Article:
CHINA: Xinjiang - Apparent tolerance of religious belief, but with tight state controls
Religious believers in Ghulja (Yining in Chinese), a Xinjiang provincial town with Muslim, Protestant, Catholic and Orthodox communities, do not on first glance currently appear to experience difficulties from the Chinese state. Authorised Christian and Muslim places of worship are frequently built at state expense, Forum 18 News Service has found. But the state tries to keep all religious organisations under complete control, and also, so Forum 18 has been told, limits the size of Catholic and Muslim places of worship, as well as restricting the number of mosques. "I have land and the money to build a mosque, but the authorities think it inexpedient to open a religious building in the new housing districts," Abdu Raheman, Muslim owner of Ghulja's largest honey-producing company, complained to Forum 18. Unregistered Chinese and Uighur Protestant communities do exist, but they mainly have to operate in secret. Although Jehovah's Witnesses have been in Ghulja, as far as Forum 18 has been able to establish they have not set up a religious community.
There are several mosques in the town and, in spite of the fact that Christians in the town number only a few hundred, the town's Protestant, Catholic and Orthodox communities have their own churches. The authorities allow mosques to be built according to believers' ethnic groupings, so there are several Uighur and Dungan mosques in Ghulja, and even one Uzbek mosque. Moreover, the churches and mosques are frequently built at state expense. For example, the authorities built the Orthodox church in Ghulja in 1992. The Baitula mosque was rebuilt in 1996 (today it is the largest mosque in the Xinjiang-Uighur region). Speaking to Forum 18 on 21 March, an aide to the imam at the Baitula mosque, Adyljan Usman, said that around 30 per cent of the mosque's construction costs were met by the state.
However, the state tries to keep all religious organisations under complete control. National-religious committees, which form part of every town's administration, control the life of religious believers, and are led only by candidates approved by the state authorities. Leaders of all religious communities have to attend meetings held by the national-religious committee. Religious believers also have to display in their places of worship the rules governing the functioning of a religious community issued by the committee. An example of these rules, outlining banned activities, was seen by Forum 18 in a Xinjiang mosque (see F18News 28 September 2004 http://www.forum18.org/Archive.php?article_id=421). "Essentially, the authorities see believers as potential terrorists. They try to exert complete control over our activities. We are Chinese citizens and tax payers, like the atheists, but in the eyes of the state we are second-rate citizens," local Catholic priest Fr Sun Zin Shin told Forum 18 on 17 March in Ghulja.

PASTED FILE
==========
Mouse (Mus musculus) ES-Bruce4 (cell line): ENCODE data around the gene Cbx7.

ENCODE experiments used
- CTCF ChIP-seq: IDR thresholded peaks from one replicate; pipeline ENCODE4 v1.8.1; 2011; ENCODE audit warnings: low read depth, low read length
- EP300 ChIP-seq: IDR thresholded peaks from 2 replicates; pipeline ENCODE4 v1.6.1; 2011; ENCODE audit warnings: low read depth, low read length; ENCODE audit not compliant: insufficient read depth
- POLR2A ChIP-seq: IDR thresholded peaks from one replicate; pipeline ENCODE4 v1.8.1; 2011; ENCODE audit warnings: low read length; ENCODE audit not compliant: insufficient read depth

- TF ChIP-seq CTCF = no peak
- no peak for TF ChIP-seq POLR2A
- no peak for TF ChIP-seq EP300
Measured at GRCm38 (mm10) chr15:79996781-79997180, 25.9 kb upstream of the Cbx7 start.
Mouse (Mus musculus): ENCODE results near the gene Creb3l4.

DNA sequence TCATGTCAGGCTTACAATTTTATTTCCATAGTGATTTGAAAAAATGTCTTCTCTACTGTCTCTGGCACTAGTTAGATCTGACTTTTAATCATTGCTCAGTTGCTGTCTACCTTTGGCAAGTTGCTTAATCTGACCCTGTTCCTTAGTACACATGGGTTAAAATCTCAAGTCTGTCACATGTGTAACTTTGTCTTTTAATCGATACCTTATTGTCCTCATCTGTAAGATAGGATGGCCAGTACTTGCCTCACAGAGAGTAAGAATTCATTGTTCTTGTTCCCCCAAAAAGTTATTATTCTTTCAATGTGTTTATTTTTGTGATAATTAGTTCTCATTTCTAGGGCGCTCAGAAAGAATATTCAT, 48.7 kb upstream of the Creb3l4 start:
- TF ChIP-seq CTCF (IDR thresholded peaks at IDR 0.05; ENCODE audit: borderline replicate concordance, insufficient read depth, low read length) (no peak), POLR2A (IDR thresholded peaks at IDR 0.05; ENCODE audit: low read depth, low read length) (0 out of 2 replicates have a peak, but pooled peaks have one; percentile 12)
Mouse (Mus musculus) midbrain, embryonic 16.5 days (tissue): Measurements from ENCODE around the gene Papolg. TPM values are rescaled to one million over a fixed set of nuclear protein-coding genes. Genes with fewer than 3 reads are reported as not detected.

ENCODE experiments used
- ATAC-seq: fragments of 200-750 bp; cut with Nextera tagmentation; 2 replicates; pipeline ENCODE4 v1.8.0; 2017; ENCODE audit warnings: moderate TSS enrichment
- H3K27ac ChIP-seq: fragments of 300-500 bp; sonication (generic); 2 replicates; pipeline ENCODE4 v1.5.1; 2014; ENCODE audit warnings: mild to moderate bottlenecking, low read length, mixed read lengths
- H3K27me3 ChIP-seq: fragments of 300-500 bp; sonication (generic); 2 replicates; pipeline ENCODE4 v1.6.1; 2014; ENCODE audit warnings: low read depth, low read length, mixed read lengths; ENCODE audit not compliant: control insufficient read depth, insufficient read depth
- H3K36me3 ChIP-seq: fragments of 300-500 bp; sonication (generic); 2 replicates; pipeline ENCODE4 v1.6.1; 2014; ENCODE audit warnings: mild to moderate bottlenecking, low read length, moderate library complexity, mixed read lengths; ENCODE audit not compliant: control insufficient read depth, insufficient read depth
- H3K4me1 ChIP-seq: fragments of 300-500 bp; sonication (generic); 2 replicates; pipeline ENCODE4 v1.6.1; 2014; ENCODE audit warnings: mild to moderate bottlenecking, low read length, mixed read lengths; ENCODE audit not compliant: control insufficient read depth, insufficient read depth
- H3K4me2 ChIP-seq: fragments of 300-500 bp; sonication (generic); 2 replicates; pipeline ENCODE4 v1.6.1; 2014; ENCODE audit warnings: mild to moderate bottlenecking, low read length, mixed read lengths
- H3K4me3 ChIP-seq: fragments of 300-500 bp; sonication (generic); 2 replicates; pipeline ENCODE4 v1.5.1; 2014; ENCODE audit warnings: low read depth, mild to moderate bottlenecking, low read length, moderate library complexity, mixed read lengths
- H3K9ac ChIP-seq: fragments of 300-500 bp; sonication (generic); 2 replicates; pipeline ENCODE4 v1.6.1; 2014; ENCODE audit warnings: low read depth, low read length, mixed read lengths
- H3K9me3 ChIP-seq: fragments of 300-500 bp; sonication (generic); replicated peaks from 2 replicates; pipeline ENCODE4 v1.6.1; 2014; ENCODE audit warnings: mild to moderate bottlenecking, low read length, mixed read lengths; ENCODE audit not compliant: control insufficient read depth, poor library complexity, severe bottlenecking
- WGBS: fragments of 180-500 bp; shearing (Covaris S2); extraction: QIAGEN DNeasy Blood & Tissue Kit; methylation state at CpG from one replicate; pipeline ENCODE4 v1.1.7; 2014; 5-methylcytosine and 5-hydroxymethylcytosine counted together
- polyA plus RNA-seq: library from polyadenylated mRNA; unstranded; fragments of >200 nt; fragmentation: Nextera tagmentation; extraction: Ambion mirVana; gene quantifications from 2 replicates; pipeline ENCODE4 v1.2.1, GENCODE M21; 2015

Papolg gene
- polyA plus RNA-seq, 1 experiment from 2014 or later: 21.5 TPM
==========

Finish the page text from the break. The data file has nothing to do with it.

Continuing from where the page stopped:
Muslim believer Abdu Raheman, owner of Ghulja's largest honey-producing company, agrees with the Catholic priest. "In recent years, significant progress has been made in China in terms of economic freedom, but there have been very few changes in religious life. The state still tries to control completely the life of believers." To support his view, he cited an incident in the Dungan village of Lyuda-Dai, 70 kilometres (44 miles) west of Ghulja and 30 kilometres (19 miles) east of the border with Kazakhstan. He reported that in February, after local believers had spent three years building a mosque and when it was virtually complete, the authorities decided to close it down, justifying their actions with the excuse that the building's dimensions were too large. "As a result, the Muslims have had to put up a tent opposite the virtually complete mosque which they are using for religious ceremonies," Abdu Raheman told Forum 18.
This not the only case in Ghulja where the authorities has demanded that the size of a religious building be reduced. The authorities demanded that the stone cross erected above the Catholic church should be made smaller (see F18News 28 March 2005 http://www.forum18.org/Archive.php?article_id=532).
Abdu Raheman also claims that the authorities are deliberately restricting the number of mosques, with not one mosque in Ghulja's new housing districts. "I have land and the money to build a mosque, but the authorities think it inexpedient to open a religious building in the new housing districts," he complained.
He maintains that the authorities are quite tolerant of the different religious movements within Islam (most Uighurs and Dungans follow the Hanbali school of Sunni Islam). "In recent years, so-called Wahhabis have appeared in Ghulja. Actually, the word is simply slang, and people known as Wahhabis are followers of the Hanbali school of Sunni Islam. In principle, the authorities don't touch them on condition that these people attend registered mosques," he told Forum 18.